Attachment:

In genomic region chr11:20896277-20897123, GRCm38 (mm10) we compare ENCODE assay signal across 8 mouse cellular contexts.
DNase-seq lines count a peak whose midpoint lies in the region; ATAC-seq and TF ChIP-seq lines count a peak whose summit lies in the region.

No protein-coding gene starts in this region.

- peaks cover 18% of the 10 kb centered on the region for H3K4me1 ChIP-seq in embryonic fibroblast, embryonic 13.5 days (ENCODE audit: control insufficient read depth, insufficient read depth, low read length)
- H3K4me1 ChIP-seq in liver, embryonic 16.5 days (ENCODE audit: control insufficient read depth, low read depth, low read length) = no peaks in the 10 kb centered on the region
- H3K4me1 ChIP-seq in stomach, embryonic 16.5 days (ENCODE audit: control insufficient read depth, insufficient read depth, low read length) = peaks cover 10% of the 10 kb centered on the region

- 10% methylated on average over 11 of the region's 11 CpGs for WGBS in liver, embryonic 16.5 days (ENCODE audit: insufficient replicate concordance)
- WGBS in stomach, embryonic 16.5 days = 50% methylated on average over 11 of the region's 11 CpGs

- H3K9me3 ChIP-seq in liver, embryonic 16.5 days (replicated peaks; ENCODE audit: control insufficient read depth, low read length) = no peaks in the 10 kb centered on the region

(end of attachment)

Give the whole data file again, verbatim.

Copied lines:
In genomic region chr11:20896277-20897123, GRCm38 (mm10) we compare ENCODE assay signal across 8 mouse cellular contexts.
DNase-seq lines count a peak whose midpoint lies in the region; ATAC-seq and TF ChIP-seq lines count a peak whose summit lies in the region.

No protein-coding gene starts in this region.

- peaks cover 18% of the 10 kb centered on the region for H3K4me1 ChIP-seq in embryonic fibroblast, embryonic 13.5 days (ENCODE audit: control insufficient read depth, insufficient read depth, low read length)
- H3K4me1 ChIP-seq in liver, embryonic 16.5 days (ENCODE audit: control insufficient read depth, low read depth, low read length) = no peaks in the 10 kb centered on the region
- H3K4me1 ChIP-seq in stomach, embryonic 16.5 days (ENCODE audit: control insufficient read depth, insufficient read depth, low read length) = peaks cover 10% of the 10 kb centered on the region

- 10% methylated on average over 11 of the region's 11 CpGs for WGBS in liver, embryonic 16.5 days (ENCODE audit: insufficient replicate concordance)
- WGBS in stomach, embryonic 16.5 days = 50% methylated on average over 11 of the region's 11 CpGs

- H3K9me3 ChIP-seq in liver, embryonic 16.5 days (replicated peaks; ENCODE audit: control insufficient read depth, low read length) = no peaks in the 10 kb centered on the region